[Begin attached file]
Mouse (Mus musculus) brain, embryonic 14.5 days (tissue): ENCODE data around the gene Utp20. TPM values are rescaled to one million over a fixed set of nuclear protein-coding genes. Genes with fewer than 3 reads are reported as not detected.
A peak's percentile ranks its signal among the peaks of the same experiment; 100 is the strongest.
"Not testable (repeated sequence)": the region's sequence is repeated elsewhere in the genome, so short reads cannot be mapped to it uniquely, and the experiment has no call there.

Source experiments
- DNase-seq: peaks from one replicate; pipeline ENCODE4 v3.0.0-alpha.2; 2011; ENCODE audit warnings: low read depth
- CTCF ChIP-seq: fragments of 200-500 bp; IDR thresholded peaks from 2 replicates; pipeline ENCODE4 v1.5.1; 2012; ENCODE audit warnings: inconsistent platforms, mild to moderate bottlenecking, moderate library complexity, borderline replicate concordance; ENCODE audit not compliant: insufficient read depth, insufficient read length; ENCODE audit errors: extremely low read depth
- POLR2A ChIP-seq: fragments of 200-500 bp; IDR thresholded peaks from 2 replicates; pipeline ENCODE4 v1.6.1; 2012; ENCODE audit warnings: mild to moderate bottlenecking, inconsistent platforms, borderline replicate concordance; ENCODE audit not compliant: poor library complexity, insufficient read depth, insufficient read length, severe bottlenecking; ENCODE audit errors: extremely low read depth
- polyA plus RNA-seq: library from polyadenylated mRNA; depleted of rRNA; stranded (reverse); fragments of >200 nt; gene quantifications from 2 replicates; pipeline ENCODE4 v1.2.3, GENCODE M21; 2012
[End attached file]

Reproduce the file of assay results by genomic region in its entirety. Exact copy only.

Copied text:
Mouse (Mus musculus) brain, embryonic 14.5 days (tissue): ENCODE data around the gene Utp20. TPM values are rescaled to one million over a fixed set of nuclear protein-coding genes. Genes with fewer than 3 reads are reported as not detected.
A peak's percentile ranks its signal among the peaks of the same experiment; 100 is the strongest.
"Not testable (repeated sequence)": the region's sequence is repeated elsewhere in the genome, so short reads cannot be mapped to it uniquely, and the experiment has no call there.

Source experiments
- DNase-seq: peaks from one replicate; pipeline ENCODE4 v3.0.0-alpha.2; 2011; ENCODE audit warnings: low read depth
- CTCF ChIP-seq: fragments of 200-500 bp; IDR thresholded peaks from 2 replicates; pipeline ENCODE4 v1.5.1; 2012; ENCODE audit warnings: inconsistent platforms, mild to moderate bottlenecking, moderate library complexity, borderline replicate concordance; ENCODE audit not compliant: insufficient read depth, insufficient read length; ENCODE audit errors: extremely low read depth
- POLR2A ChIP-seq: fragments of 200-500 bp; IDR thresholded peaks from 2 replicates; pipeline ENCODE4 v1.6.1; 2012; ENCODE audit warnings: mild to moderate bottlenecking, inconsistent platforms, borderline replicate concordance; ENCODE audit not compliant: poor library complexity, insufficient read depth, insufficient read length, severe bottlenecking; ENCODE audit errors: extremely low read depth
- polyA plus RNA-seq: library from polyadenylated mRNA; depleted of rRNA; stranded (reverse); fragments of >200 nt; gene quantifications from 2 replicates; pipeline ENCODE4 v1.2.3, GENCODE M21; 2012